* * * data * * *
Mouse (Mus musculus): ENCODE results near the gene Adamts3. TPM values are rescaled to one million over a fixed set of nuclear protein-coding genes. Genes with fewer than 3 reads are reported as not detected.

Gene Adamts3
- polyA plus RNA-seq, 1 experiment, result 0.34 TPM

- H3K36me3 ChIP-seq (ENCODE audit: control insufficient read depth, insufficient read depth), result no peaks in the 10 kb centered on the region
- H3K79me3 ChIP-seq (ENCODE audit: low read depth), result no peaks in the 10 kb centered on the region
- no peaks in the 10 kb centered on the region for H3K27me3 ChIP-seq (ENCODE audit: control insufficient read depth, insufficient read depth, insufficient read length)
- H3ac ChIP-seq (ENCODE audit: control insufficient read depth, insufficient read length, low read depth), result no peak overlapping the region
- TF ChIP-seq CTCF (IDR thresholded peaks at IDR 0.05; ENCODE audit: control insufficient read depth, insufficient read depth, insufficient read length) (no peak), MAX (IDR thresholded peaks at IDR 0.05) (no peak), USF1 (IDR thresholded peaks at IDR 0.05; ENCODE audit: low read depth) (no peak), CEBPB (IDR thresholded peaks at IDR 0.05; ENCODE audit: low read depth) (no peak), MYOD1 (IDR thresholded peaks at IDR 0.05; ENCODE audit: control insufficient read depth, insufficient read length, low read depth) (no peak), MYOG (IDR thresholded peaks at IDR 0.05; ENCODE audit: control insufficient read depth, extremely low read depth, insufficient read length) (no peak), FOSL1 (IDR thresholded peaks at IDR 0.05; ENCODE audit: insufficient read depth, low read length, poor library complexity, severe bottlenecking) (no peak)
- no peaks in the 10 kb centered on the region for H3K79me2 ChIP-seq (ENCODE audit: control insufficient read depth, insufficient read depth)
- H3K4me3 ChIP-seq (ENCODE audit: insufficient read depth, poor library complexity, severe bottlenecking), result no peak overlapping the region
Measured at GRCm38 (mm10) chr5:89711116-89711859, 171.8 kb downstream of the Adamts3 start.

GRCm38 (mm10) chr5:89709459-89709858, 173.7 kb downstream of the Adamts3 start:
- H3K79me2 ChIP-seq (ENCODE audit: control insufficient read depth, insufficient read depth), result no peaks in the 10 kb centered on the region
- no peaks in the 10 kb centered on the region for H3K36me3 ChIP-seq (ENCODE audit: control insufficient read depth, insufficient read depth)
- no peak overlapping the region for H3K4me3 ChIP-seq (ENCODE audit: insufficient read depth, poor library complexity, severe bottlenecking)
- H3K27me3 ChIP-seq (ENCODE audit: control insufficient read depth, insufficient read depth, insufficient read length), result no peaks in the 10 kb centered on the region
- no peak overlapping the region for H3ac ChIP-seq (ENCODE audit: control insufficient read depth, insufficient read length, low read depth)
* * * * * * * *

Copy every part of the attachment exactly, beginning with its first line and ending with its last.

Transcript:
Mouse (Mus musculus): ENCODE results near the gene Adamts3. TPM values are rescaled to one million over a fixed set of nuclear protein-coding genes. Genes with fewer than 3 reads are reported as not detected.

Gene Adamts3
- polyA plus RNA-seq, 1 experiment, result 0.34 TPM

- H3K36me3 ChIP-seq (ENCODE audit: control insufficient read depth, insufficient read depth), result no peaks in the 10 kb centered on the region
- H3K79me3 ChIP-seq (ENCODE audit: low read depth), result no peaks in the 10 kb centered on the region
- no peaks in the 10 kb centered on the region for H3K27me3 ChIP-seq (ENCODE audit: control insufficient read depth, insufficient read depth, insufficient read length)
- H3ac ChIP-seq (ENCODE audit: control insufficient read depth, insufficient read length, low read depth), result no peak overlapping the region
- TF ChIP-seq CTCF (IDR thresholded peaks at IDR 0.05; ENCODE audit: control insufficient read depth, insufficient read depth, insufficient read length) (no peak), MAX (IDR thresholded peaks at IDR 0.05) (no peak), USF1 (IDR thresholded peaks at IDR 0.05; ENCODE audit: low read depth) (no peak), CEBPB (IDR thresholded peaks at IDR 0.05; ENCODE audit: low read depth) (no peak), MYOD1 (IDR thresholded peaks at IDR 0.05; ENCODE audit: control insufficient read depth, insufficient read length, low read depth) (no peak), MYOG (IDR thresholded peaks at IDR 0.05; ENCODE audit: control insufficient read depth, extremely low read depth, insufficient read length) (no peak), FOSL1 (IDR thresholded peaks at IDR 0.05; ENCODE audit: insufficient read depth, low read length, poor library complexity, severe bottlenecking) (no peak)
- no peaks in the 10 kb centered on the region for H3K79me2 ChIP-seq (ENCODE audit: control insufficient read depth, insufficient read depth)
- H3K4me3 ChIP-seq (ENCODE audit: insufficient read depth, poor library complexity, severe bottlenecking), result no peak overlapping the region
Measured at GRCm38 (mm10) chr5:89711116-89711859, 171.8 kb downstream of the Adamts3 start.

GRCm38 (mm10) chr5:89709459-89709858, 173.7 kb downstream of the Adamts3 start:
- H3K79me2 ChIP-seq (ENCODE audit: control insufficient read depth, insufficient read depth), result no peaks in the 10 kb centered on the region
- no peaks in the 10 kb centered on the region for H3K36me3 ChIP-seq (ENCODE audit: control insufficient read depth, insufficient read depth)
- no peak overlapping the region for H3K4me3 ChIP-seq (ENCODE audit: insufficient read depth, poor library complexity, severe bottlenecking)
- H3K27me3 ChIP-seq (ENCODE audit: control insufficient read depth, insufficient read depth, insufficient read length), result no peaks in the 10 kb centered on the region
- no peak overlapping the region for H3ac ChIP-seq (ENCODE audit: control insufficient read depth, insufficient read length, low read depth)